iPad Being Used to Diagnose Concussions in 2013 NFL Season

Injuries are unavoidable in the NFL. The team who usually emerges victorious is often the team who has the most talent still able to remain standing on two feet. Of all the injuries NFL players put themselves at risk against, none have generated more headlines than concussions over the last year.

Concussions fequently occur in the NFL, but often they go unreported. Players afraid of losing their starting position or simply not even knowing they’ve suffered a concussion will often continue playing when perhaps they should sit out for a game or two.

San Francisco 49ers’ quarterback Alex Smith ended up losing his starting position after telling his coach he was experiencing concussion like symptoms, and it led to his team replacing him for the entire season and perhaps trading him away in the off-season.

Other big headlines included depression, mental anguish, and even suicide of current and former NFL players whom many fear have suffered irreparable brain damage over the course of their careers.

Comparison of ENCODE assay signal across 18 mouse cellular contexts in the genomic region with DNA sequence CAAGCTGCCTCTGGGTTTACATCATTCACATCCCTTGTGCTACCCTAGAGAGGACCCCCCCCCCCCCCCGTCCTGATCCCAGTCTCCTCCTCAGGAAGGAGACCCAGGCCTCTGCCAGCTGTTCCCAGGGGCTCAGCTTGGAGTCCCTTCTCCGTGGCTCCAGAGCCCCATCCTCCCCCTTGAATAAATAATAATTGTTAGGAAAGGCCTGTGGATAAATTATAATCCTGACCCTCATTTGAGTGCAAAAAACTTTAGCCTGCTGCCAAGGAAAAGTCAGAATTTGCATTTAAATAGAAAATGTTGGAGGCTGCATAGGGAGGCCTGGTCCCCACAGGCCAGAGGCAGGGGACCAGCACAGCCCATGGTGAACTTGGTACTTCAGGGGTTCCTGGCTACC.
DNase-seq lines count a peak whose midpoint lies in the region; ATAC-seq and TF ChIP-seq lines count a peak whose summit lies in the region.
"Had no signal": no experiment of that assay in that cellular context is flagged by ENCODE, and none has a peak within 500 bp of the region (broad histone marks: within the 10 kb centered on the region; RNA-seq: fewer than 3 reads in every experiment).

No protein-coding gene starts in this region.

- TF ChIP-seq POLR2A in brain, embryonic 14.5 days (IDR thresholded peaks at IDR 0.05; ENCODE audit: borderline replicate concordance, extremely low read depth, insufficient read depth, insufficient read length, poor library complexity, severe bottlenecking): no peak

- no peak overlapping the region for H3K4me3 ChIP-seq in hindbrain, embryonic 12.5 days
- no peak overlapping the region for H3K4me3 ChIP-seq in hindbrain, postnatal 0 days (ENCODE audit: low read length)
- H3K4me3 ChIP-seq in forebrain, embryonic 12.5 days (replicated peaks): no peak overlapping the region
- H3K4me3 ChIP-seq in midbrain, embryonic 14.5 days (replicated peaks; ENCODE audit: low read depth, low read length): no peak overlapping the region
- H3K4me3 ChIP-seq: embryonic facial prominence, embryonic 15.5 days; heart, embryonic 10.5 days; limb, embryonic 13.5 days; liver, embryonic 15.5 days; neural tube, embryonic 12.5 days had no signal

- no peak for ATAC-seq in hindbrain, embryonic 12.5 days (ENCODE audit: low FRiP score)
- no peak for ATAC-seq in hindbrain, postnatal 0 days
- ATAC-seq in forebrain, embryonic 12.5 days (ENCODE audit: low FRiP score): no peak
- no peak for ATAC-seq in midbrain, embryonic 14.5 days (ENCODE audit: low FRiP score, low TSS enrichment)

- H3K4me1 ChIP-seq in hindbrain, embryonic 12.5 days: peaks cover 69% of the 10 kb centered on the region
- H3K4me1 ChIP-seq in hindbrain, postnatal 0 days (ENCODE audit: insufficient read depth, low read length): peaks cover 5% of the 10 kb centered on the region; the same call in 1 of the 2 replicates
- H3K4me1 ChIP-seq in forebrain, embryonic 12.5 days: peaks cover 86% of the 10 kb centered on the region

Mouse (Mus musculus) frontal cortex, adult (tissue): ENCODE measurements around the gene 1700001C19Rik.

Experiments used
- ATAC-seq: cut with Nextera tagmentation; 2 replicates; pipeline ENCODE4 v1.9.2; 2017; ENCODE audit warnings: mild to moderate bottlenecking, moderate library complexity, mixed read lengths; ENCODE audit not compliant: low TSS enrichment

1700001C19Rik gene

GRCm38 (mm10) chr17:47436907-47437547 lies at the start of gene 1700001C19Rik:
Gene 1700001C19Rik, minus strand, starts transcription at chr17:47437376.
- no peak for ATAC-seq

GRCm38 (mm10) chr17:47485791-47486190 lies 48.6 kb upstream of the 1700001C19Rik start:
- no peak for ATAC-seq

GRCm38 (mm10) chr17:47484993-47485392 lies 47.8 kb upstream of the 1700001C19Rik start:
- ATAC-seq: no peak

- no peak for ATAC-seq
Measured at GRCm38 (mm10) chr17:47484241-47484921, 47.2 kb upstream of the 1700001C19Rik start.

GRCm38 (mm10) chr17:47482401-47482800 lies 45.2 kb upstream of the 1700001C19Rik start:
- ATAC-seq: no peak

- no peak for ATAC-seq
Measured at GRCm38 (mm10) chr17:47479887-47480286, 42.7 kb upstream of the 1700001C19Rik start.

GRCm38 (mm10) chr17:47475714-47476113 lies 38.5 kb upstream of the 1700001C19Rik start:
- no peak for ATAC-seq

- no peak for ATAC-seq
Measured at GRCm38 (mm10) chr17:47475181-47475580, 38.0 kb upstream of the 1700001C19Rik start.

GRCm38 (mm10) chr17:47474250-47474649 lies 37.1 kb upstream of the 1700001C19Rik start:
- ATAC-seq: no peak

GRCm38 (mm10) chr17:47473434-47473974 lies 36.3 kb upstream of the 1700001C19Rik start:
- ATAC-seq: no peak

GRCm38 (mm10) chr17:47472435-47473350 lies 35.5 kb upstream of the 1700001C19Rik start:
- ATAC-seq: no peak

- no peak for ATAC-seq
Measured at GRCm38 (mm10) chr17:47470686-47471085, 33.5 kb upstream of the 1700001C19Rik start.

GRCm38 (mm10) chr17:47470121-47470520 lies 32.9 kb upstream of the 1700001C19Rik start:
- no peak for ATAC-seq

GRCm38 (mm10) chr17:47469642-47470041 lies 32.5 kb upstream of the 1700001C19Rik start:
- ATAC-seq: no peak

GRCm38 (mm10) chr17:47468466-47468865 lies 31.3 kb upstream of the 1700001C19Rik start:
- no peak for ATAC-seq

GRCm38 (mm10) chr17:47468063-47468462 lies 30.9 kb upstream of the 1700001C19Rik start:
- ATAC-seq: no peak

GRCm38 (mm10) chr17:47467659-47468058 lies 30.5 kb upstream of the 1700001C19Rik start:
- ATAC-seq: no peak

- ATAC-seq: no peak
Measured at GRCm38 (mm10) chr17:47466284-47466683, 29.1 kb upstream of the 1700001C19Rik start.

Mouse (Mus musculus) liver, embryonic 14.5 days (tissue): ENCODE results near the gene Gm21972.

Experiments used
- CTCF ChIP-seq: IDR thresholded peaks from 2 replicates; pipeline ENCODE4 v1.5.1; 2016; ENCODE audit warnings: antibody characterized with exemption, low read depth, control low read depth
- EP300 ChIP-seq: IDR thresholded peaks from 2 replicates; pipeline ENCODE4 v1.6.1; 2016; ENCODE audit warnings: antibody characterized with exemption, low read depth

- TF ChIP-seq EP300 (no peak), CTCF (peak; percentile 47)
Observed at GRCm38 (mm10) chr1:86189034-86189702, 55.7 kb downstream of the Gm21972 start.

In their efforts to make a safer game for players, the NFL has turned to Apple for help in diagnosing players who suffer head trauma. Using a new app developed for the iPad, team doctors can perform on-the-fly inspections of players to make sure they are fit for play or will have to be sent for further examinations back in the locker room.

Doctors showed how to use the app at the annual scouting combine in Indianapolis, where a large number of the best future rookies looking to enter the NFL draft show off their skills to the scouts. Indianapolis’ stadium was also the first to completely map itself on Google Maps Street View, possibly confirming the team to be the NFL’s “tech team.”

For players safety, a quick app is certainly not the answer, and I can more than guess that a few concussions will go un-diagnosed while using it. It’s still an interesting step in player safety for the league to take. Human error and doctor’s instincts must also be accountable though, so don’t expect all the talk on safety to just vanish now that Apple is involved.